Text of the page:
By Joyce Lee
SEOUL (Reuters) – North Korean leader Kim Jong Un and U.S. President Donald Trump agreed at their meeting on Sunday to push forward dialogue for making a new breakthrough in the denuclearization of the Korean peninsula, North Korean state media said on Monday.
Trump became the first sitting U.S. president to set foot in North Korea on Sunday when he met Kim in the Demilitarized Zone (DMZ) between the two Koreas and agreed to resume stalled nuclear talks.
“The top leaders of the two countries agreed to keep in close touch in the future, too, and resume and push forward productive dialogues for making a new breakthrough in the denuclearization of the Korean peninsula and in the bilateral relations,” KCNA news agency said.
The meeting, initiated by a tweet by Trump that Kim said took him by surprise, displayed the rapport between the two, but analysts said they were no closer to narrowing the gap between their positions since they walked away from their summit in February in Vietnam.
U.S. Secretary of State Mike Pompeo told reporters shortly before departing South Korea that a new round of talks would likely happen “sometime in July” and the North’s negotiators would be foreign ministry diplomats.
In a photo released by KCNA on Monday, North Korean Foreign Minister Ri Yong Ho and Pompeo are shown sitting next to Kim and Trump respectively in Freedom House, the building in which the two leaders had their one-on-one talks.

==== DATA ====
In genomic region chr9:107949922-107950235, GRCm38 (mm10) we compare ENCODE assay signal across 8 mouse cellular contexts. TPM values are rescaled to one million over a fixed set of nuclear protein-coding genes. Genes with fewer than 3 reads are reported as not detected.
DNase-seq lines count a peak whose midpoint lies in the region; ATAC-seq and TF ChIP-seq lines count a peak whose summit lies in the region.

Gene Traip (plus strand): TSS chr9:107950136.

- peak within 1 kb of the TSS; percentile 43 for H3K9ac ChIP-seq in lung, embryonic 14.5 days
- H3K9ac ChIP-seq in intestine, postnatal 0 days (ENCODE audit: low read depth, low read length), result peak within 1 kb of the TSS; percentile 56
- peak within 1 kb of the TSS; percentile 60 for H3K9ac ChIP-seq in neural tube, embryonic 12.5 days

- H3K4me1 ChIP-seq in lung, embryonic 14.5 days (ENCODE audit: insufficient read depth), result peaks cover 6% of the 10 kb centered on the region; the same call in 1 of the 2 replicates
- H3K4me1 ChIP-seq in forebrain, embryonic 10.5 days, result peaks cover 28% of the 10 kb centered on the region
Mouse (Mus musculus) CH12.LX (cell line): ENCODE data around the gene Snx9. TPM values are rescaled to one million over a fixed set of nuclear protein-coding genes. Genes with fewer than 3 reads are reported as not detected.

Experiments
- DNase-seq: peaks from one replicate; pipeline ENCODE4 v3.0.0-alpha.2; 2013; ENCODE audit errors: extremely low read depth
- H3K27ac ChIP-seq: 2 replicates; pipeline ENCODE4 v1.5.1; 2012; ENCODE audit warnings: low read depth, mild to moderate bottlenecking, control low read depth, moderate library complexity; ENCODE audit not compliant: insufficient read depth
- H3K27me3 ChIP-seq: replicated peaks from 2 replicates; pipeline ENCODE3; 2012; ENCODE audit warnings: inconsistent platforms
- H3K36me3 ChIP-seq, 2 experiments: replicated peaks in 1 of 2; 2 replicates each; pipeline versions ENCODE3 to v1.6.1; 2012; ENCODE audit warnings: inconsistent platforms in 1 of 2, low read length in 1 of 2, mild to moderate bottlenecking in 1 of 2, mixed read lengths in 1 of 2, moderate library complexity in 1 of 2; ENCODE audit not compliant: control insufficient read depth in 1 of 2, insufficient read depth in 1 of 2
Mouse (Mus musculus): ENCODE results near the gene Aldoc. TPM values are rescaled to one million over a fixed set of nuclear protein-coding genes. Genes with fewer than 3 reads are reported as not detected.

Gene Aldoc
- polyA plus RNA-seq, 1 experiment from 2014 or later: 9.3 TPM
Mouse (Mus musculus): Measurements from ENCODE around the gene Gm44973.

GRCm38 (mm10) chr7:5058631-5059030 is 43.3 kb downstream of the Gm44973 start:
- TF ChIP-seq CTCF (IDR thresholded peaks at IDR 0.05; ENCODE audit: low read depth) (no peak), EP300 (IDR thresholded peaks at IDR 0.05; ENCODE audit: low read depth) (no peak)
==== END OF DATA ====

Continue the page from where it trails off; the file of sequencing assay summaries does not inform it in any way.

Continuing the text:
KCNA said that during the chat between Trump and Kim, the two leaders explained “issues of easing tensions on the Korean peninsula,” “issues of mutual concern and interest which become a stumbling block in solving those issues,” and “voiced full understanding and sympathy.”
Kim said it was the good personal relationship he had with Trump that made such a dramatic meeting possible at just one day’s notice and that the relationship with Trump would continue to produce good results, according to KCNA.
The two leaders’ “bold, brave decision” that led to the historic meeting “created unprecedented trust between the two countries” that had been tangled in deeply rooted animosity, KCNA said.
U.N. Secretary-General Antonio Guterres welcomed the meeting between Trump and Kim and “fully supports the continued efforts of the parties to establish new relations toward sustainable peace, security and complete and verifiable denuclearization of the Korean Peninsula”, U.N. spokesman Stephane Dujarric said in a statement.
China also welcomed the meeting, with a foreign ministry spokesman describing it as “constructive and achieving positive results”.
But problems could lie ahead.
“The fact that the nuclear talks have jump-started is very encouraging, but that doesn’t mean that the two sides have already adjusted their positions and set the conditions for successful working-level negotiations,” said Kim Hyun-wook, a professor at the Korea National Diplomatic Academy.
Trump’s national security adviser, John Bolton, dismissed a report in The New York Times on Monday that Washington is seeking to soften its approach, floating an idea of accepting a nuclear freeze – instead of complete dismantlement – and giving tacit recognition that North Korea is a nuclear state.
“I read this NYT story with curiosity,” Bolton said in a tweet. “Neither the [National Security Council] staff nor I have discussed or heard of any desire to ‘settle for a nuclear freeze by NK.’ This was a reprehensible attempt by someone to box in the President. There should be consequences.”
(Reporting by Jack Kim and Joyce Lee; Additional reporting by Michelle Nichols at United Nations, Josh Smith in Seoul, and Ben Blanchard in Beijing; Editing by Peter Cooney and Sandra Maler)